Cooking with the family

Home Again: Mari Firkatian’s Winning Recipe: Add One Part History, One Part Cookbook


On one end of the culinary spectrum, traditional cookbooks are often a hodgepodge of recipes arranged by ingredient (a particular meat or spice), meal type (breakfast or dinner, appetizer or dessert) or geographical provenance (Chinese, French). They may be cross-referenced or listed alphabetically, but you pretty much know what you’re getting ahead of time. Alice Bezjian’s Complete Armenian Cookbook is one such trusted classic. At the other end of the spectrum, are learned disquisitions on culinary history, that link history proper or some aspect of it to the recipes being presented. The recent Lavash (Leahy, Lee and Zaga) falls into a relatively new category: the sleek cookbook that we’ve come to expect at the local Barnes and Noble. There are also restaurant-specific books such as Aline Kamakian’s recipes from Mayrig restaurant in Beirut. And now from historian Mari Firkatian, we have something wonderfully new, a history book and family biography that is also a fine cookbook. Home again: Armenian Recipes from the Ottoman Empire first traces the history of Firkatian’s family in historic Armenia followed by its post-Genocide existence in Bulgaria and then America.

Curiously, the recipes also come at the end, although she does include some of the foods eaten by her family in the text preceding the recipes proper. On the food side of things, as Firkatian herself notes, Bulgaria presents an interesting example, since some of the food eaten in this Balkan country like dolmas, sarmas and paklavas, overlaps with Armenian cooking. So delightfully enough in the present volume we learn the history of not one but two remarkable countries: Armenia and Bulgaria. Firkatian tells us for example, that the Byzantines often sent Armenians — accused of the Paulician heresy or simply considered too powerful or numerous — to the outskirts of the empire in Bulgaria, so that large populations of Armenians existed in Bulgaria since well before the Middle Ages. They eventually intermarried with the local populations. Similarly, in later centuries, the Ottomans often sent Bulgarians into exile to Anatolia, particularly to the Armenian city of Diyarbakir. There the only other Christians were Armenian, so that Armenian clergy were often called to provide succor the newly-arrived Bulgarians. A wonderful expression even arose in Bulgarian: Otid se oplatchina armanskiat pap! Or “Go complain to the Armenian priest!”

In the first one hundred and twenty pages or so of Firkatian’s text, we also become knowledgeable in the positive and negative aspects of life in Communist Bulgaria. There are remarkable passages — such as a grandfather who fishes by throwing dynamite into the Black Sea, and warm anecdotes as well, such as hunting for mussels along the Black seashore. Firkatian returns to Bulgaria as an adult to find a quickly modernizing country, so that the text reads a bit like a primer in 20th century Bulgarian history. But it’s specifically the traditions of Bulgarian Armenians that Firkatian spends the most time on — the churches, clubs and women’s groups, many of whose ranks were swollen with refugees after the Armenian Genocide of 1915. These are all things that she will find again when the family emigrates one last time to Connecticut — a local Armenian family that puts them up until they can find a place to live, another that helps her mother find a first job. In an age in America when hummus and yogurt were considered exotic, so too were most of the foods that her family prepared. Meanwhile, Firkatian is an avid reader and straight-A student who eventually earns a PhD. And through this all, it’s the stories and food of her grandmother Medzmama Mariam — a remarkable cook, rug maker and woman of seemingly endless talents and love — that shine through. Paeans to a lost relative or friend are sometimes overdone, but here it is all to the author’s credit, as she lays her book out from the beginning as a love story to food, Armenia — and her grandmother!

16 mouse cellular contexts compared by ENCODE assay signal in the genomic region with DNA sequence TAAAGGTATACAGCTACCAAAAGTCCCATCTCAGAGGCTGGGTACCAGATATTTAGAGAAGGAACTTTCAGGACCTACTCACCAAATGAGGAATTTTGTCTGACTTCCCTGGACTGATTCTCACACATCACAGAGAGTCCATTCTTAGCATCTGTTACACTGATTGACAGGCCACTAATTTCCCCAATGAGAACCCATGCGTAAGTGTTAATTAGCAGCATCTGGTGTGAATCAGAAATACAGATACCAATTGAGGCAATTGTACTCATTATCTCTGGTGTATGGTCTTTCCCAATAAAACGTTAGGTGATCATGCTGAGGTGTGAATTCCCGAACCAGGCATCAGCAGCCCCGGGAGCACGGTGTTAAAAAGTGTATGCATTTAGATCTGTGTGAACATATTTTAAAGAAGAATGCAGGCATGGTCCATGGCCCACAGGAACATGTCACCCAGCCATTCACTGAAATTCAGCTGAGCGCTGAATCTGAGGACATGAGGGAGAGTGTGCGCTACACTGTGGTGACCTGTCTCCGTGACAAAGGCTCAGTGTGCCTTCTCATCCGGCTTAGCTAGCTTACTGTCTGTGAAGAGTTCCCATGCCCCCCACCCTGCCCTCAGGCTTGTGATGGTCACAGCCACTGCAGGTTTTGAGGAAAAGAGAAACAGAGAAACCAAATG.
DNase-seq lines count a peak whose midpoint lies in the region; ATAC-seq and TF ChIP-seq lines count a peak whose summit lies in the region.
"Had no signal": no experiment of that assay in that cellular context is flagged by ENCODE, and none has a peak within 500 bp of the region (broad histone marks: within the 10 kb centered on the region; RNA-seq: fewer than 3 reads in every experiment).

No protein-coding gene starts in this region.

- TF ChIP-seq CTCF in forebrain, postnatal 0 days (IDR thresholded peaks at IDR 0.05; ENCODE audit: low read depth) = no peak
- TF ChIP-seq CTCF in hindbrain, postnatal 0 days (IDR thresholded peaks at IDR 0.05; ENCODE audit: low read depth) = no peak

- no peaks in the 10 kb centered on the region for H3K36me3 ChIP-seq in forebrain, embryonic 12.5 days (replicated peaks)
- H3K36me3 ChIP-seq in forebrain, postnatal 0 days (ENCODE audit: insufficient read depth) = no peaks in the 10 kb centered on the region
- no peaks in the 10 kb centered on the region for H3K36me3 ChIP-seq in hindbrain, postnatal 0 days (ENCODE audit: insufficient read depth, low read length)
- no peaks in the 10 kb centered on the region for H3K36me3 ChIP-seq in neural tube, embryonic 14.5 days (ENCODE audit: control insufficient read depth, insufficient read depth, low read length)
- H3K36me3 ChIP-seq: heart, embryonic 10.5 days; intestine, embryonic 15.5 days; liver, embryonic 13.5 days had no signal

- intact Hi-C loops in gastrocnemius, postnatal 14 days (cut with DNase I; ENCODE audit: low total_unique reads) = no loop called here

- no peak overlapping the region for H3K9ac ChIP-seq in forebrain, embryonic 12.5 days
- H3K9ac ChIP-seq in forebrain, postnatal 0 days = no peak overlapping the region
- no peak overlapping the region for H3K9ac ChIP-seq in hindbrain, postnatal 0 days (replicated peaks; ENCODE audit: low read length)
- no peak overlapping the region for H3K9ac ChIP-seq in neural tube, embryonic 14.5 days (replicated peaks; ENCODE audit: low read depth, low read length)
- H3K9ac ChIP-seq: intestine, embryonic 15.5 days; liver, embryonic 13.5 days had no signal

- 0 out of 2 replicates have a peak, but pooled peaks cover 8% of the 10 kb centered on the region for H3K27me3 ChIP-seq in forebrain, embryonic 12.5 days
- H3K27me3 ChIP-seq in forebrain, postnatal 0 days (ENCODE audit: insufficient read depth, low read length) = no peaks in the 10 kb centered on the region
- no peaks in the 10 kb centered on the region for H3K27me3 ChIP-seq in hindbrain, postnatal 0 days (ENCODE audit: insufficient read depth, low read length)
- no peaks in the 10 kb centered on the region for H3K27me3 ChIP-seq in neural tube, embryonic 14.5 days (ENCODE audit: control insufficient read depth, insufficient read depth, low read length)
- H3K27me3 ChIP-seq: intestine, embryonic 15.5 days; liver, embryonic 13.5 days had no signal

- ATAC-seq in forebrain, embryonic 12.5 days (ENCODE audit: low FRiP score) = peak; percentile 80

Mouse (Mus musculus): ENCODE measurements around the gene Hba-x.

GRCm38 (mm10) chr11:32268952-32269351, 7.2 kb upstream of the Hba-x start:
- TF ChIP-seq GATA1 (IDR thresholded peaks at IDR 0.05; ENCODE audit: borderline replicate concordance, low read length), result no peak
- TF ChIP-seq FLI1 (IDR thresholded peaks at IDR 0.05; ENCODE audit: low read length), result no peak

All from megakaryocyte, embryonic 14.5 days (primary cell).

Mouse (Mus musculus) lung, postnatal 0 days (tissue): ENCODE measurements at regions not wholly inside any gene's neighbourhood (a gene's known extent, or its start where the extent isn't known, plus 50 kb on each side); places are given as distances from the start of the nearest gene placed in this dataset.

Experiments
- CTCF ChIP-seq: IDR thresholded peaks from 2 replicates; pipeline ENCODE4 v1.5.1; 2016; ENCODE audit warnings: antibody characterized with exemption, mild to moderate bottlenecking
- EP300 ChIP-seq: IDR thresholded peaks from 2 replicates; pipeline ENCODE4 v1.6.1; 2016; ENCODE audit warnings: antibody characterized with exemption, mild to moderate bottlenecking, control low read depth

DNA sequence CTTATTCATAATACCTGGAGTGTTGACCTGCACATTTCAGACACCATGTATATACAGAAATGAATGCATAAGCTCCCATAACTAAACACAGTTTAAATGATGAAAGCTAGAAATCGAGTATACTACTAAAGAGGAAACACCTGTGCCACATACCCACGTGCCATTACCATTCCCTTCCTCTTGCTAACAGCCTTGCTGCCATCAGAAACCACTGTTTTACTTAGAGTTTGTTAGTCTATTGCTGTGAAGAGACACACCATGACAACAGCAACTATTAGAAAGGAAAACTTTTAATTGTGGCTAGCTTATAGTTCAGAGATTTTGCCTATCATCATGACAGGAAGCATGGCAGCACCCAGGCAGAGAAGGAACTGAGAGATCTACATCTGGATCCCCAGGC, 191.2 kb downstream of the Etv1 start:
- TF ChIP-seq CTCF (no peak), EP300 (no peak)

A composite family photo from Home Again

The cookbook section of Home Again is equally compelling, with easy-to-follow recipes and elegant pictures to accompany them. Some of the recipes are easily recognizable: manti, tanabour and vospov yalanchi dolma, for example. But others were discoveries as well, such as Tutmach abour (Malgara chicken soup) or silivri khavurma, a well-spiced version of potted meat. There are salads, soups, kebabs, pilafs and desserts galore but also delicious preserves (sour cherry, a favorite!) and pickled meat recipes as well. But most of all, Home Again provides an elegant mix of biography and food—read the history like you would any other well-written family memoir. Then when you are hungry one night, turn to the back and Egoor djan, gera, hamov eh, votch? 

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